Situation: The CEO of a successful company is considering two options: sell the company or grow to the next level. She believes that the company could be sold for an amount that would satisfy her financial needs. Also, the prospect of a long vacation and more time for family is appealing. Do you sell the company or grow bigger?
Advice from the CEOs:
First Option: Pursue funding to take the company to the next level – through either private equity or venture capital. Present an optimistic, but credible, upside return for the investment; back this up with a realistic lower estimate to cover exposure.
Both funding sources only buy the home-run model. Two reasons:
They need potential and credible home runs to sell to their investors; nobody invests in solid base hits because the return is insufficient for the risk.
They assume that the funds recipient is overestimating what they can do.
Given the existence of new technology to expand the company’s presence, it has a legitimate home-run model.
Hire a pro to help obtain funding.
Second Option: Take a shot at buying the company’s principal competitor – this provides the opportunity for rapid growth at low risk in the existing market and will make the company more appealing at a higher price.
Third Option: Based on personal goals, if the company can be sold now at a good price – do it. This will enable you to fulfill your life goals.
Give the first two options 12 months. If there is no or limited progress in 12 months start taking two successive months off on vacation – allowing minimal time to monitor the company. If vacations are satisfying, sell the company.
Ask yourself a serious question – do you really want to be on extended vacation now or is this an objective for 3-5 years out? If the company already has strong momentum, why not see what can be built and then sell. There may be more adventure in this.
Fourth Option: Take some money off the table – enough to build your dream – but continue to own controlling interest in the company. This offers both choices.
Situation: A company has an opportunity to build an office in China. Their principal objective is to reduce their cost of providing services. A partner company has offered them space in its existing office in China. What is your experience working with Chinese culture? How do you set up an office in China?
Advice from the CEOs:
Hire someone in your US office with an engineering background who is fluent both in Mandarin and in the subtleties of Chinese language and culture. Fluency in Chinese language and culture is particularly critical when you are dealing with difficult process issues.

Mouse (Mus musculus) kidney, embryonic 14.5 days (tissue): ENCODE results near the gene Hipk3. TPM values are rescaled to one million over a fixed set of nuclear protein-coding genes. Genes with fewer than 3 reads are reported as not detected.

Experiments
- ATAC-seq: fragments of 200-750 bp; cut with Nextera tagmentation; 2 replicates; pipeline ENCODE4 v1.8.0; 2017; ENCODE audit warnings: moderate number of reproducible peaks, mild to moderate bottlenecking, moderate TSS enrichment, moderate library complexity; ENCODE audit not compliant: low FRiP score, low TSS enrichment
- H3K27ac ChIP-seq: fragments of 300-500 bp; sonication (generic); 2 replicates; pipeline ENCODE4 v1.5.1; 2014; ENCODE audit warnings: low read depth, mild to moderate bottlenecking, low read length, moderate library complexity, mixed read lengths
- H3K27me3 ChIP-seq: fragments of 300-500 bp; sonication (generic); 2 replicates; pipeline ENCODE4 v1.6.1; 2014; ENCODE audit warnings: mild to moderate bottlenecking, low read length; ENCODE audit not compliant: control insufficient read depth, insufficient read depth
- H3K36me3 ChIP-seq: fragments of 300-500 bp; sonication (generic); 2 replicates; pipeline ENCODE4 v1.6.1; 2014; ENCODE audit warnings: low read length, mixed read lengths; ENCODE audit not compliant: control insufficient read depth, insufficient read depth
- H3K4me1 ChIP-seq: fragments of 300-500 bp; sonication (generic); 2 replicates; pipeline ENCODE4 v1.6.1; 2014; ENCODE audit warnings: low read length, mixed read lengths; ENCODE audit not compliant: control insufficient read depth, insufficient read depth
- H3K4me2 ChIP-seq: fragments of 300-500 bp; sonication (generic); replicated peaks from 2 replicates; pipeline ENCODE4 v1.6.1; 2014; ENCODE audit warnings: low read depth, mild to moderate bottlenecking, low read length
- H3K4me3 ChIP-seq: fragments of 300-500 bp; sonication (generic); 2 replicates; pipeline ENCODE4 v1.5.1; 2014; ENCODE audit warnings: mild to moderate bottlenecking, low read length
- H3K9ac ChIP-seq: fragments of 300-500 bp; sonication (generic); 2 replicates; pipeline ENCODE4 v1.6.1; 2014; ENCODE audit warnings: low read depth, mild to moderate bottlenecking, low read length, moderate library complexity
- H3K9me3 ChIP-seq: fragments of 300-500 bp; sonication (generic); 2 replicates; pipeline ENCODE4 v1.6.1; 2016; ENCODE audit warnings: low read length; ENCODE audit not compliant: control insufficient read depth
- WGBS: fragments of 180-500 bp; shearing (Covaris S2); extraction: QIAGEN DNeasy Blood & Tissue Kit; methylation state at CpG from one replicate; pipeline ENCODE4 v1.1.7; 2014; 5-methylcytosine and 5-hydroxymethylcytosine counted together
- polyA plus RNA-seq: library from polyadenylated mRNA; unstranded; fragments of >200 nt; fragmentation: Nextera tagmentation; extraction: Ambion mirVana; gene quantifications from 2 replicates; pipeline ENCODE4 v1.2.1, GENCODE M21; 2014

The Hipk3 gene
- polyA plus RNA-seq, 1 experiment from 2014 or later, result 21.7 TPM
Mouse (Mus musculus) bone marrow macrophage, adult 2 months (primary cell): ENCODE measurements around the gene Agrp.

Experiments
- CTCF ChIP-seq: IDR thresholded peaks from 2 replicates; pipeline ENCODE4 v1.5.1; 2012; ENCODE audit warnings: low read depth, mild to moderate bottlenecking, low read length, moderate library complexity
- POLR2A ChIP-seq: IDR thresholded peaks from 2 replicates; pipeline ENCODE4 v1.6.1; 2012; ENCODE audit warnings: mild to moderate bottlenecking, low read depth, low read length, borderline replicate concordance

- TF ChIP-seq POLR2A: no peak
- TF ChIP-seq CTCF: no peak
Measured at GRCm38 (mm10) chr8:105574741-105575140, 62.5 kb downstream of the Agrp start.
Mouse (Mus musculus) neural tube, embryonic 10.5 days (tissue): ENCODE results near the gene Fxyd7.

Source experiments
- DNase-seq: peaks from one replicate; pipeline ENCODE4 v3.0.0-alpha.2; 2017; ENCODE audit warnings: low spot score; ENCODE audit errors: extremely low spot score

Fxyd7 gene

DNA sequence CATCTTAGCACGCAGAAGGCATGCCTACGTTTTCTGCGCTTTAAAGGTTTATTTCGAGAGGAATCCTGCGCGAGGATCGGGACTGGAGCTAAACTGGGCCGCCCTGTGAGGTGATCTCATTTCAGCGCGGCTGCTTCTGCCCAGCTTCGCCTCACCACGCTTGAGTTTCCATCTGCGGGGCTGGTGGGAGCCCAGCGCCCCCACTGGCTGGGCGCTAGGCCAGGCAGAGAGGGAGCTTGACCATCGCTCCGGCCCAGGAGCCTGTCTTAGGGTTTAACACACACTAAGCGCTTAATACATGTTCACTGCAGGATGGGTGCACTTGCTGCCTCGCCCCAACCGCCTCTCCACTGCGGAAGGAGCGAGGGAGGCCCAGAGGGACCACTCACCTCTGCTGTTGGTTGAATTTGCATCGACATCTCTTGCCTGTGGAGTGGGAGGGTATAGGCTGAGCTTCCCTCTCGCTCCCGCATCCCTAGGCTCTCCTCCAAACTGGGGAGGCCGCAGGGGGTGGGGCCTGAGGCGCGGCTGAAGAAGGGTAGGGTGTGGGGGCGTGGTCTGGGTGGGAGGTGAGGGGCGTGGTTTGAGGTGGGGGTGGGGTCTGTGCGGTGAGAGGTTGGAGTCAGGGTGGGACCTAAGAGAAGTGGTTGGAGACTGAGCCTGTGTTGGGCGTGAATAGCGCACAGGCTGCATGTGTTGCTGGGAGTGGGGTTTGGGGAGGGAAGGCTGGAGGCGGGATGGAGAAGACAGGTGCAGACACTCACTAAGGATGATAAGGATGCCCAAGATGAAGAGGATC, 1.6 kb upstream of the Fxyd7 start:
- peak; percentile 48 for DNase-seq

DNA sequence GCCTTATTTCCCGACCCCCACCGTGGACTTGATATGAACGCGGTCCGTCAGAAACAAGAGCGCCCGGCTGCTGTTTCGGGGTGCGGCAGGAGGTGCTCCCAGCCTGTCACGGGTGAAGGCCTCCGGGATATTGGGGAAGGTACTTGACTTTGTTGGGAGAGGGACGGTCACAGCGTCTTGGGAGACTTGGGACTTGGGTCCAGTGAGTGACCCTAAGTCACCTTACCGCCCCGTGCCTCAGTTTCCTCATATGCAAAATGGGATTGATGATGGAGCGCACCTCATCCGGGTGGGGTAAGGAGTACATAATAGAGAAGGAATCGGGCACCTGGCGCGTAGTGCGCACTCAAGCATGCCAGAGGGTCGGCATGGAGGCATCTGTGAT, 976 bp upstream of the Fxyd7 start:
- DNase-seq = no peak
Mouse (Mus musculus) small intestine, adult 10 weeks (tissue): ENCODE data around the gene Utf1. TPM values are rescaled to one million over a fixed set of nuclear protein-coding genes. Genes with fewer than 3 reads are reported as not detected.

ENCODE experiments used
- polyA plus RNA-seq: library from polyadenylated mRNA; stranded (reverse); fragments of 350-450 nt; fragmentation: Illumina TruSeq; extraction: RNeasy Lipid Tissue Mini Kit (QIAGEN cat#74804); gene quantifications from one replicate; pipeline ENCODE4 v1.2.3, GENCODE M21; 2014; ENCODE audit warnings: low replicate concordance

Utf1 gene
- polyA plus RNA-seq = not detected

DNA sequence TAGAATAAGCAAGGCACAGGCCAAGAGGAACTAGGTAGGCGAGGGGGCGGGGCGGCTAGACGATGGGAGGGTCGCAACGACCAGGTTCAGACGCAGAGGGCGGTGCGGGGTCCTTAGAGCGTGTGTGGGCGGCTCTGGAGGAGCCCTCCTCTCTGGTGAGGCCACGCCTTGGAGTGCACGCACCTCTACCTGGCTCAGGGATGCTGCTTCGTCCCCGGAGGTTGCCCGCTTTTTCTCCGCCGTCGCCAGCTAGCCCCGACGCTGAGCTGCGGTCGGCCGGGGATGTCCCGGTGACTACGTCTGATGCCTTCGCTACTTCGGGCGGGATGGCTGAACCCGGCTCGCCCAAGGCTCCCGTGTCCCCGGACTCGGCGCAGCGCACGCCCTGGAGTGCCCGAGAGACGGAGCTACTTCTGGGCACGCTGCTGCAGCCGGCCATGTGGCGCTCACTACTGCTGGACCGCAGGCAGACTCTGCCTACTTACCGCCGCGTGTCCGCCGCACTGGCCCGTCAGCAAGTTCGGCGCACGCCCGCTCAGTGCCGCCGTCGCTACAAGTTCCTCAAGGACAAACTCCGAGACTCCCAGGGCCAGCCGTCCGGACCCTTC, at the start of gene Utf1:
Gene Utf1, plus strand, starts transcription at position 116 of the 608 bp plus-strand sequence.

Investigate local organizations such as the Silicon Valley Chinese Engineers Association. Through these organizations you may find candidates for this role who are also excellent engineers and additions to your team.
Employee loyalty issues in China will be more challenging than in the US. Chinese employees want to build their resumes as quickly as possible and perceive that job-hopping will facilitate this, just as was the case during the dot.com boom in Silicon Valley.
Offer a significant carrot to Chinese employees – after X years of work for us in China, you get Y months of work, at our expense, in our US office. This is a much sought-after experience for Chinese employees.
Be prepared to deal with departure soon after return to China, or employees declining to return to China at the end of their US stint.
Build a stronger process documentation system than you need in the US to assure both that work is done to your standards, and so that you can easily replace talent lost to turnover.
Have a recruiting program based in China to fill your personnel needs.
You will experience a culture clash when it comes to the value placed on equity and in understanding the meaning of a contract. For China in its current state of development, neither term is well-established by US standards.
Time tracking is not clean cut in China and vacation time needs differ. An example is the month of February for Chinese New Year.
Situation: A CEO has not taken a vacation for years due to focus on the company. He knows that he needs a vacation and wants to take one. However, he feels guilty taking time off. How do you take a guilt-free vacation?
Advice from the CEOs:
For your general health, you need to take time off to refresh and recharge!
Think of the vacation as your CEO Test – have you created a team that can perform in your absence?
You may be amazed at the initiative that some will take given the freedom to do so. As a corollary, initiative is accompanied by risk and your employees may make some bad choices. Be patient. Congratulate them for taking initiative and coach to improve choices.
Stay out of touch. Don’t call in daily and see what happens. If and when you do call in, don’t solve challenges that come up – let your people solve the challenges. Keep a few notes. On your return see where you need to adjust procedures to allow employees to make independent decisions.
More than one CEO has found that taking 3-4 week vacations each year has had very positive results. The company actually performs more efficiently and with more energy upon their return than it did when they left!
To ensure that you take a vacation, schedule it in advance. Let everyone know that you are going to take it and Just Do It!
If you can’t take the time to plan a vacation, have your spouse or a loved one plan the vacation.
If you need to feel in touch during your vacation, take your laptop. You may never even use it, but it will be there as a security blanket. Once you are on vacation, let family and personal priorities rightly take precedence over your need to stay in touch.